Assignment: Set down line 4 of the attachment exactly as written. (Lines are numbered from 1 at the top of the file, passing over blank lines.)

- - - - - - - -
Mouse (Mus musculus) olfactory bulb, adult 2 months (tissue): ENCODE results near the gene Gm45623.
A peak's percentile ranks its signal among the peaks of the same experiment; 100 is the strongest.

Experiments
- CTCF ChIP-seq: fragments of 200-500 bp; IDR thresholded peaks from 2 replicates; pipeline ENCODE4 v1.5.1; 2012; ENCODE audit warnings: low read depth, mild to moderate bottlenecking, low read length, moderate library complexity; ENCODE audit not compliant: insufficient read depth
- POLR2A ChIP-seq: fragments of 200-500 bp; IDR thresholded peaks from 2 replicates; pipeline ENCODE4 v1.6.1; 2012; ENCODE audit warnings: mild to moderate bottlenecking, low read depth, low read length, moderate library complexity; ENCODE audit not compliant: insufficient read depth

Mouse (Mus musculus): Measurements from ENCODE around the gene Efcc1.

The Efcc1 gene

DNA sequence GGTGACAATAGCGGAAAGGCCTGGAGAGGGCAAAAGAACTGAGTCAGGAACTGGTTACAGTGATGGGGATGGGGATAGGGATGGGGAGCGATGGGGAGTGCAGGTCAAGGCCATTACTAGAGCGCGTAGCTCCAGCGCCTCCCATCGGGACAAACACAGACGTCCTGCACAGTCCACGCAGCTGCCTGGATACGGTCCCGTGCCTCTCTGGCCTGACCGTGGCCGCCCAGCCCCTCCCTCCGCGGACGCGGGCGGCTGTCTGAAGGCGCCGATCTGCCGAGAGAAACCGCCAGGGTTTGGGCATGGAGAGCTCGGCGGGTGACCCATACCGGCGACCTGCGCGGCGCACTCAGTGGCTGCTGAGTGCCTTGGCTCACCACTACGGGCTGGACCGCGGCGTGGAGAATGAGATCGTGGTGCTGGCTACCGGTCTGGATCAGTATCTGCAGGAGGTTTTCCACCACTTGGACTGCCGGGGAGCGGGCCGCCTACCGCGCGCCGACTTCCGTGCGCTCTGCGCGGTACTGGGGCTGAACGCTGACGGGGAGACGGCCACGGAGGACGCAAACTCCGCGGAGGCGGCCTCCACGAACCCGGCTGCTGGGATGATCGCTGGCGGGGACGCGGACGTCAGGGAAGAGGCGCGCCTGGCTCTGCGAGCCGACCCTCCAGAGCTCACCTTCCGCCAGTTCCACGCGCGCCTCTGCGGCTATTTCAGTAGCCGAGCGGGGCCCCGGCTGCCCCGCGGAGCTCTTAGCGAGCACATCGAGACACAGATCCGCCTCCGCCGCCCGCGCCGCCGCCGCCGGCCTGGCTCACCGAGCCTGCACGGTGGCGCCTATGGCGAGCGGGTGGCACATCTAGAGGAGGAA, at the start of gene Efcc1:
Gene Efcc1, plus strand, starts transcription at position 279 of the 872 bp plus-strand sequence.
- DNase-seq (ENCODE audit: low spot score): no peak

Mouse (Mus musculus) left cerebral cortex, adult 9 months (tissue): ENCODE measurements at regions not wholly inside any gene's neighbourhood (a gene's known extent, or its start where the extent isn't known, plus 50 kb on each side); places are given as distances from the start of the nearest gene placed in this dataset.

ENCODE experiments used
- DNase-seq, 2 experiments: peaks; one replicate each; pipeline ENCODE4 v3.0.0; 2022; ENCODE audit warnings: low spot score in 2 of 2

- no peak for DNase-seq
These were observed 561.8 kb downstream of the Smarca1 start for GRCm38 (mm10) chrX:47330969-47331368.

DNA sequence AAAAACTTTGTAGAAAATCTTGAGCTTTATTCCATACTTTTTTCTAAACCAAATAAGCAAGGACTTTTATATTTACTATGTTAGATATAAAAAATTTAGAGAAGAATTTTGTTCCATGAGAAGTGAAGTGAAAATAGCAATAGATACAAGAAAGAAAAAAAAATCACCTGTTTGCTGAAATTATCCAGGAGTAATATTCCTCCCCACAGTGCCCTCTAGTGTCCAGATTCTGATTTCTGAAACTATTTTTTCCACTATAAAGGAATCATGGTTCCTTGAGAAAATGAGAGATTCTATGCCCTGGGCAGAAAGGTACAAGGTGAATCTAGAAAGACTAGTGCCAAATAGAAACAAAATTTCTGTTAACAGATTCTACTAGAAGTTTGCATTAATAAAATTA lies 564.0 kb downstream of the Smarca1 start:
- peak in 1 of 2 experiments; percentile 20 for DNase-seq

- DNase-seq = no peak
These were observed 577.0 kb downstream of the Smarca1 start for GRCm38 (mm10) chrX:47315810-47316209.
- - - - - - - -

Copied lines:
- CTCF ChIP-seq: fragments of 200-500 bp; IDR thresholded peaks from 2 replicates; pipeline ENCODE4 v1.5.1; 2012; ENCODE audit warnings: low read depth, mild to moderate bottlenecking, low read length, moderate library complexity; ENCODE audit not compliant: insufficient read depth